Affordance of a boundary Shaping co-living parameters through the porosity design of the private and public interface

Author: Kaja Delezuch, TU Berlin


While boundaries define the spatial order of the built environment, their ambivalent nature can constitute not only divisions and separation, but also built fabric’s stitches with a capacity to foster connections. A physical manifestation of boundaries defines domesticity and inhabitants’ relation to the outside, at the same time shaping local co-existence by characterising fringes of the public sphere. A transition from private to public can be formed by a sequence of thresholds and vestibules, each with affordance for a particular visual or direct relation. The focus of the study lies in delaminating vertical separators into elements which selectively fulfil their intrinsic functions, aiding gradual transitions and the formation of porous margins. The research is based on a review and analysis of design tools and methods used in a series of small-scale, predominantly residential projects located in India and Poland. Both the post-communist and post-colonial contexts were subject to socio-political transformations which affected the perception of security and privacy needs, as well as the attitude towards ownership status. The climatic requirements of the tropics and those in the northern hemisphere grant an additional dimension to the evaluation and typological classification of walls and wall-like devices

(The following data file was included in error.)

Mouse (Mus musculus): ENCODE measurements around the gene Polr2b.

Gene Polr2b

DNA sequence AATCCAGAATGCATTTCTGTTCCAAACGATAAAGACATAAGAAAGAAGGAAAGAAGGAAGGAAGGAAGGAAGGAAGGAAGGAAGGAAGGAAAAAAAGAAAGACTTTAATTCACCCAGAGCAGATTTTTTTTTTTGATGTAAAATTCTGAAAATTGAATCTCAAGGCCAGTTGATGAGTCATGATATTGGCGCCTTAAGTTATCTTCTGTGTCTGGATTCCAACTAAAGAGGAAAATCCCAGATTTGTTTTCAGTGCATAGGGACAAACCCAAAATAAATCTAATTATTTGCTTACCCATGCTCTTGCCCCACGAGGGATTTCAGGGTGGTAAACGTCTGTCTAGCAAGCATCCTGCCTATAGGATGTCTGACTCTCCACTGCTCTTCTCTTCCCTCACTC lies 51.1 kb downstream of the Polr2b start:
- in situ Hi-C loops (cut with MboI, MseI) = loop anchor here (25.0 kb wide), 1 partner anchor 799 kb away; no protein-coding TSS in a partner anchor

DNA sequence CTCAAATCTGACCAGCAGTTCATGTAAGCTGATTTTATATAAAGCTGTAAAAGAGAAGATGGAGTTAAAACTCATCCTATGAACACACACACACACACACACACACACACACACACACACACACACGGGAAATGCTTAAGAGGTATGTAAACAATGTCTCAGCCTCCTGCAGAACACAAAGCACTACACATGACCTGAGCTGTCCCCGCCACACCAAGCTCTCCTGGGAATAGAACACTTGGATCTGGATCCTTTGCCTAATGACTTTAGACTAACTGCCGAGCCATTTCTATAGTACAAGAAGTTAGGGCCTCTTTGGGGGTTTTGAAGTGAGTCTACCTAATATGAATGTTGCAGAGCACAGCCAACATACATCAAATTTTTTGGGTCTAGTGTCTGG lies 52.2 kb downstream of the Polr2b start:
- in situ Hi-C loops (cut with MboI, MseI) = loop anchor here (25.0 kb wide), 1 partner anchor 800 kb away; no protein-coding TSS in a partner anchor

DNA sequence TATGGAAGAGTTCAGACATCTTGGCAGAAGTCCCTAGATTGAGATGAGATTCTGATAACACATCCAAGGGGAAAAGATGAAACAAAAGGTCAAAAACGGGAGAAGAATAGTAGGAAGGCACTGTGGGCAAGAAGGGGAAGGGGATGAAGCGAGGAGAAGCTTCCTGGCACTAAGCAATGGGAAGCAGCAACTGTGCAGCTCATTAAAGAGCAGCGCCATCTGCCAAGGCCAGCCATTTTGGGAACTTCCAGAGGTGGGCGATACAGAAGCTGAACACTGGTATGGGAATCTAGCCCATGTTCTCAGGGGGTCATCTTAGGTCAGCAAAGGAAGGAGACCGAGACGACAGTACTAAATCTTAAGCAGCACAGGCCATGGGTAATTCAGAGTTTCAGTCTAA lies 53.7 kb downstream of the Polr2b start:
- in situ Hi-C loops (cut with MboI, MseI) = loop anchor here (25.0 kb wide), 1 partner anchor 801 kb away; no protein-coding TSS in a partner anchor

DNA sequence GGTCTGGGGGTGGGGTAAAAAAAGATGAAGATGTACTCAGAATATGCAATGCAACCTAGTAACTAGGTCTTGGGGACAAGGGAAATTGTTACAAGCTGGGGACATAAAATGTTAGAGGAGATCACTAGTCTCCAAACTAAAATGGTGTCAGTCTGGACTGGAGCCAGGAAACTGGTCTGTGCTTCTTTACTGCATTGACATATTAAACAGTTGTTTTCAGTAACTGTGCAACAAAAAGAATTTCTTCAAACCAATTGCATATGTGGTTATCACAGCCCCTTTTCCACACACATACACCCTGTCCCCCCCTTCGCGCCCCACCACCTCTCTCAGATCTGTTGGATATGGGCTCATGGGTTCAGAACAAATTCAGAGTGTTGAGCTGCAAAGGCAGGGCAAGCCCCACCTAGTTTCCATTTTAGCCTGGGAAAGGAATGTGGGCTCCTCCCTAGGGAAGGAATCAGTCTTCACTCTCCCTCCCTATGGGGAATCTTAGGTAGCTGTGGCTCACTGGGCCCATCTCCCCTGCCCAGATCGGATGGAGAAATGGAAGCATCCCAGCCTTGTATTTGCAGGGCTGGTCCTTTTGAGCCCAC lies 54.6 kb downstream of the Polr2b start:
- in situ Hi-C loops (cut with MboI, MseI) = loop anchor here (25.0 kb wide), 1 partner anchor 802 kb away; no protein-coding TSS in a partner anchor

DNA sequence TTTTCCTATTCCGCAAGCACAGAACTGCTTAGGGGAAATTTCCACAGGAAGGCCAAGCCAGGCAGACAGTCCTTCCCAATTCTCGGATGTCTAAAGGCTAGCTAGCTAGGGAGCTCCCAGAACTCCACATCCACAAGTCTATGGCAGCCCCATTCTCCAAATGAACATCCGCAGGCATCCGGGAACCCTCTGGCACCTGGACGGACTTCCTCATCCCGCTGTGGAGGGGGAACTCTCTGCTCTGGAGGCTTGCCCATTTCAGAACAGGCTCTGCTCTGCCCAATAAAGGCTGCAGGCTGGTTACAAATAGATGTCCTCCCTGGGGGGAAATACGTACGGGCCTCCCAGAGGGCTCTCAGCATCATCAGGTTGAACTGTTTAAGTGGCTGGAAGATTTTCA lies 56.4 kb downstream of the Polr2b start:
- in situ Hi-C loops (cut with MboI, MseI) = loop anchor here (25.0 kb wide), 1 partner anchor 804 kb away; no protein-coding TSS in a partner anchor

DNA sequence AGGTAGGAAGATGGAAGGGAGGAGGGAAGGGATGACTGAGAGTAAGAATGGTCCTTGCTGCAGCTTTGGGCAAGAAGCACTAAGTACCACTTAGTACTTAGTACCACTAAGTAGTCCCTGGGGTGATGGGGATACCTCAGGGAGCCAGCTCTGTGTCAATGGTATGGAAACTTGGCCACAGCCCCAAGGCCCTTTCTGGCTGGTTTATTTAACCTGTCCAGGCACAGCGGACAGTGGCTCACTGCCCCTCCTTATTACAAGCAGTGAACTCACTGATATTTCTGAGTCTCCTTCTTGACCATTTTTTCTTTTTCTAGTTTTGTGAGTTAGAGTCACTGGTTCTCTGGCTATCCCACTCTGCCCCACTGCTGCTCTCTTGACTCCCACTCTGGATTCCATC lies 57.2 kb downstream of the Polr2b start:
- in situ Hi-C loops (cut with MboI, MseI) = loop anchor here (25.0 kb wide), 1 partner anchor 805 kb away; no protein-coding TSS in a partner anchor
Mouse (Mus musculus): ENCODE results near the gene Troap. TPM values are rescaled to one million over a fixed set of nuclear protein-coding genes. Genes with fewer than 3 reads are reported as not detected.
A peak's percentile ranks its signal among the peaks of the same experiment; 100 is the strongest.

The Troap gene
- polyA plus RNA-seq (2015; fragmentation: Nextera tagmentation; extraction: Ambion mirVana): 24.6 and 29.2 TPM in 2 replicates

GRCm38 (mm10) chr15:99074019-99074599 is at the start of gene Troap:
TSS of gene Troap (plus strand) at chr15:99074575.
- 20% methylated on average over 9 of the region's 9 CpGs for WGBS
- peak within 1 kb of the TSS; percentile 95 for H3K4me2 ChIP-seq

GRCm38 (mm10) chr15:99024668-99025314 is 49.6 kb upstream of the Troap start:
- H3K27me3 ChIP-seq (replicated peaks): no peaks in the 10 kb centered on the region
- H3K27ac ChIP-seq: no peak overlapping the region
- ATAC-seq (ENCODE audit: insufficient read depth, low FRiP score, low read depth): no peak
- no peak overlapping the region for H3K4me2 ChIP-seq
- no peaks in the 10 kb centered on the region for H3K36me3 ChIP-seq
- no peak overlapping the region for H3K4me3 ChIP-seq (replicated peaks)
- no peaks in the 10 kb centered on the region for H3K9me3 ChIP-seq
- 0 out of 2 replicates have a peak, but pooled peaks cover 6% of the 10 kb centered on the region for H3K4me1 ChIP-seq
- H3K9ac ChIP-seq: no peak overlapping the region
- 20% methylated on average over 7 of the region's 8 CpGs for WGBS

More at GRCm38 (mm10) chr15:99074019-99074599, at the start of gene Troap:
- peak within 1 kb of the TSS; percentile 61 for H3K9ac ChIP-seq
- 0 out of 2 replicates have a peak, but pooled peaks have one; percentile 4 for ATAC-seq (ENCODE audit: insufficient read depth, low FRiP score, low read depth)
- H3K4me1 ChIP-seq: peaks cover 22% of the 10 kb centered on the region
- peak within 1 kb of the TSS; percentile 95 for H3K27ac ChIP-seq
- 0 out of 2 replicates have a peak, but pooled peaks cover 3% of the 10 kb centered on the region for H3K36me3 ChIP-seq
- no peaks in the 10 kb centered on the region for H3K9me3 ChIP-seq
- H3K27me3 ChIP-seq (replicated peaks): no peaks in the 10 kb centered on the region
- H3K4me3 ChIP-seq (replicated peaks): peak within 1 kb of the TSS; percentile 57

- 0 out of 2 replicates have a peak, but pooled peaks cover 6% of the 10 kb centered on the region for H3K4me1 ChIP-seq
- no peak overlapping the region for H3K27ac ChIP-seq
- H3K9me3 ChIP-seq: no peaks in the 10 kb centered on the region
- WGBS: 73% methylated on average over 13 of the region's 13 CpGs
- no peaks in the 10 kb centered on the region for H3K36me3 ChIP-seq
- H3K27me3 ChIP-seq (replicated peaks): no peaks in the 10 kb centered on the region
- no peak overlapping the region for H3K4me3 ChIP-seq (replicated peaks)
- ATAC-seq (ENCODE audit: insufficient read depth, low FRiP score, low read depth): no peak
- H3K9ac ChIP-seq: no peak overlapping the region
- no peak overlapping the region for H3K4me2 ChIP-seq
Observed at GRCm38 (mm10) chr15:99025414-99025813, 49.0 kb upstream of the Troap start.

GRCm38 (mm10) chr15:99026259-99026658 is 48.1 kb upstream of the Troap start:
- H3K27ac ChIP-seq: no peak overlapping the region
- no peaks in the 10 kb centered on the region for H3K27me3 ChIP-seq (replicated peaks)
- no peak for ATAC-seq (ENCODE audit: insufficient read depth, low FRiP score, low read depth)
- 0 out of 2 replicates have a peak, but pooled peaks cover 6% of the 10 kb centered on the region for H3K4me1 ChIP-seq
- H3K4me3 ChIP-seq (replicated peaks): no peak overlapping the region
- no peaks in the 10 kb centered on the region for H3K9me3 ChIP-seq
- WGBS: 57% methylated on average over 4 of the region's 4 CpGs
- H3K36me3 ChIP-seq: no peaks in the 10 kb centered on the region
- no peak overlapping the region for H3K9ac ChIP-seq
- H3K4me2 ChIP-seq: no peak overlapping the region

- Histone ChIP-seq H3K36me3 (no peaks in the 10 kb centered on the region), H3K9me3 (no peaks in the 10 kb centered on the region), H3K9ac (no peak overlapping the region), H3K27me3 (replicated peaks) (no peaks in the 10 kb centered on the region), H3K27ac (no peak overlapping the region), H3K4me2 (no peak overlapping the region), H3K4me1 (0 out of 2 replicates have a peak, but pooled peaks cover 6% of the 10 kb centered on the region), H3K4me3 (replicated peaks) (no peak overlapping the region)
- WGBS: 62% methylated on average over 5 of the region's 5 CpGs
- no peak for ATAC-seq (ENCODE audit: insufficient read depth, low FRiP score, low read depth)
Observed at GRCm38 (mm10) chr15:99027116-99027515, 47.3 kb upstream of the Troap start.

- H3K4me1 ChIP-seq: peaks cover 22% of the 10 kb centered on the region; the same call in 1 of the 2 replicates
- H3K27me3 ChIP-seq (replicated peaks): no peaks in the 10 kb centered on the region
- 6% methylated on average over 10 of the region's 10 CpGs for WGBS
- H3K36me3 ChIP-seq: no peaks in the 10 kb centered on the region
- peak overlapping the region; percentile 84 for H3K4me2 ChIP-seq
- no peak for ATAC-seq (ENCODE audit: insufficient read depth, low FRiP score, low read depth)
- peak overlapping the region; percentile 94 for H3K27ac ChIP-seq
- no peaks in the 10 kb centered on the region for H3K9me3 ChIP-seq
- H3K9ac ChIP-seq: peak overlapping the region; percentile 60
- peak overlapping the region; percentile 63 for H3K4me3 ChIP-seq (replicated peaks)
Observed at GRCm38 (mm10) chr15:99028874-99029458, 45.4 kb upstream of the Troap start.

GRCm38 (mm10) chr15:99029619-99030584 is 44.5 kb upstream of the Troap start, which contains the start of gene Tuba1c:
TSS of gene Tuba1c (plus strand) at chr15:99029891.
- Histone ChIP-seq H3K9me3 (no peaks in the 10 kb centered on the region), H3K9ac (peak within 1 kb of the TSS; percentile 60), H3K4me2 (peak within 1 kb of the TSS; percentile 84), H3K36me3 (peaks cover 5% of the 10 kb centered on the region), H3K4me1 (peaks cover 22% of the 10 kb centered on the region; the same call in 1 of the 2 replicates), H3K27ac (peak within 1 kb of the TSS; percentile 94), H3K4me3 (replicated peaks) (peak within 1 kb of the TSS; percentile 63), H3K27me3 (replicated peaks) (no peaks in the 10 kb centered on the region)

Keywords: boundary, affordance, transition, porosity, placemaking